The number of deaths depends on how sharp or flat the curve of new cases is, because it will depend on how reliable the healthcare system will be to deal with the number of acute and severe cases. A paradox happens in the way the pandemic could take its course. Ideally the 60 to 70% immunity of the population should happen very fast; but if you ‘let that happen’, the healthcare system is overwhelmed with the number of cases they have to deal with. This is why, we have to flatten the curve, and not prolong the pain, to allow the healthcare system to take care of all the people that may be at high risk of complications. Also, by flattening the curve, even though we prolong the time for the herd immunity to occur, we gain time in learning how to better manage the disease and even hope for going up with treatments.
And to your question, when will that happen, one cannot really assess that in a generalized manner, because different countries or even regions (here we have stricter rules in California vs other states for example) approach this differently. So, there will be various inflection points and with continuous potential for cross-contamination.
All this being said, this is NOTHING, compared to what our dear health care providers go through. They are the real heroes. They are our angels. We have nurses in the US that do not go home at their families after their shift, to avoid infecting their kids.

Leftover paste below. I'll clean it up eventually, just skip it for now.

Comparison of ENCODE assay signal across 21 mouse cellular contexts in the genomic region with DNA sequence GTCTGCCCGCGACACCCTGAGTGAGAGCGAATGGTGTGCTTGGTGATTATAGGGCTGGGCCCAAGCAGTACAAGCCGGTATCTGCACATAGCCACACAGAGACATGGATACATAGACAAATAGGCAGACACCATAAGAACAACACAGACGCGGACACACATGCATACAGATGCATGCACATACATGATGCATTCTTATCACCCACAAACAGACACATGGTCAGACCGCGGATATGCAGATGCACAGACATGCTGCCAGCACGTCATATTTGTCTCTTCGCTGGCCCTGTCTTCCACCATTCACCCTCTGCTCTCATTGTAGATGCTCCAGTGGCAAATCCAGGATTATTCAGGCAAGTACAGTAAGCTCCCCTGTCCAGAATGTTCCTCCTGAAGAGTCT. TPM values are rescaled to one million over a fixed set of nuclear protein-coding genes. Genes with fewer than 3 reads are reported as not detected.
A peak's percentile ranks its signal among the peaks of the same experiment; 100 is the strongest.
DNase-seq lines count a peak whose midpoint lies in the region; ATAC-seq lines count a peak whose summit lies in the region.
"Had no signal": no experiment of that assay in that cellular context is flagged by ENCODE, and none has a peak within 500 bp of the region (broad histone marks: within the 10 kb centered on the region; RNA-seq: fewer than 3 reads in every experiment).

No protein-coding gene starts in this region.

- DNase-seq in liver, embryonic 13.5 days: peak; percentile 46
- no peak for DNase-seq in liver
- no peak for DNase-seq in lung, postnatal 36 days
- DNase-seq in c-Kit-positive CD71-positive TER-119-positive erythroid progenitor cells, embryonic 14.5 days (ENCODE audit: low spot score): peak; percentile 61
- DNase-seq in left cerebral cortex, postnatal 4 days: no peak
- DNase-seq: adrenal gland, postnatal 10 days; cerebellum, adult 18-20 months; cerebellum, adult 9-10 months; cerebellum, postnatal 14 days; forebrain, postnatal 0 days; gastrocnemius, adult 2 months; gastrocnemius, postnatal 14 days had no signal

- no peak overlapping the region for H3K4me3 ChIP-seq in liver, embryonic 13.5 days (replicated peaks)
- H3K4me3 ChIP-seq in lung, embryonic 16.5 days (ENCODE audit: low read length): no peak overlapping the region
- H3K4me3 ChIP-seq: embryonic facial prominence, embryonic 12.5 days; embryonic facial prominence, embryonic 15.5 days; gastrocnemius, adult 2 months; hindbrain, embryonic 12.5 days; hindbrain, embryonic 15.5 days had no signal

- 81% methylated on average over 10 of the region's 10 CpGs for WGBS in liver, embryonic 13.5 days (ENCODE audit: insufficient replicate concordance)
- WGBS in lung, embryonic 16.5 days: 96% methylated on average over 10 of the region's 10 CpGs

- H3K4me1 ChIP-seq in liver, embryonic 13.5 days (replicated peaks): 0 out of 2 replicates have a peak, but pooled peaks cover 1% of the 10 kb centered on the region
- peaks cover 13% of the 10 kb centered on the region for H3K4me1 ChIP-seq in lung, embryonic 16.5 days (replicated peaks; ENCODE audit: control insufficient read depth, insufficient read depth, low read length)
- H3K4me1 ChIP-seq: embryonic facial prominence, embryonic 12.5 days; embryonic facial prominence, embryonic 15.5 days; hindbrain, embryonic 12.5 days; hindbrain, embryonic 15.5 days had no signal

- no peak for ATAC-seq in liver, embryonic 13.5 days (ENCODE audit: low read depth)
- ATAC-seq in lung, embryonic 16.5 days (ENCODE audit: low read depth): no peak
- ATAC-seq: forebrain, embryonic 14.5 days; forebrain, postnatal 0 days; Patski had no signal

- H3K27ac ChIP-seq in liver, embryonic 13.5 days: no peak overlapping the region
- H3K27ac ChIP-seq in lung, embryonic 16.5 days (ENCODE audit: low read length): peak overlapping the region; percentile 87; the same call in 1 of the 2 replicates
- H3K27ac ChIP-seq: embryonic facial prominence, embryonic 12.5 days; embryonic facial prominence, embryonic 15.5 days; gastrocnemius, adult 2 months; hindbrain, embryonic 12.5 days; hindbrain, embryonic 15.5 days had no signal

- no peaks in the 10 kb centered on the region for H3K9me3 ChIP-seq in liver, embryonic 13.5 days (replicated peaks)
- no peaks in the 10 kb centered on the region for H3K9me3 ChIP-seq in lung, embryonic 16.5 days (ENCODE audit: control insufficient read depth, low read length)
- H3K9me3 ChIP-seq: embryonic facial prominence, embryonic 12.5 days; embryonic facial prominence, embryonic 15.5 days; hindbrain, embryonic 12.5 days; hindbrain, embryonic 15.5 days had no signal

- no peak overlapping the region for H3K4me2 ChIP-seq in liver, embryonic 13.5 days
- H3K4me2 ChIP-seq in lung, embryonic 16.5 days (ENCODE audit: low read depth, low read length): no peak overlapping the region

I believe the world will be very different one from here on. There will be the before the pandemic and after the pandemic way of life. And the curves for social distancing and fear of infection from friends and neighbours, and family included, will last for a while. At least till the vaccination is available. And after, if people wonder about the next pandemic.
Alanna Shaikh is a global health consultant who specializes in strengthening health systems. She holds a bachelor’s degree from Georgetown University and a master’s degree in public health from Boston University. She has lived in seven countries and it the author of What’s Killing Us: A Practical Guide to Understanding Our Biggest Global Health Problem. Recent article publications include an article on global health security in Britain’s Daily Telegraph newspaper and an essay in the Annual Review of Comparative and International Education.
This is a very important discussion in the context in which, in majority Orthodox countries, includng Romania, the structural conservatism of Orthodoxy is usually also associated with an anti-science stance, very similar to the one that dominates much of conservative evangelicalism, not just in the United States, where it could be explained by their blind allegiance to the Trump madness, but in many other places, especially in the West.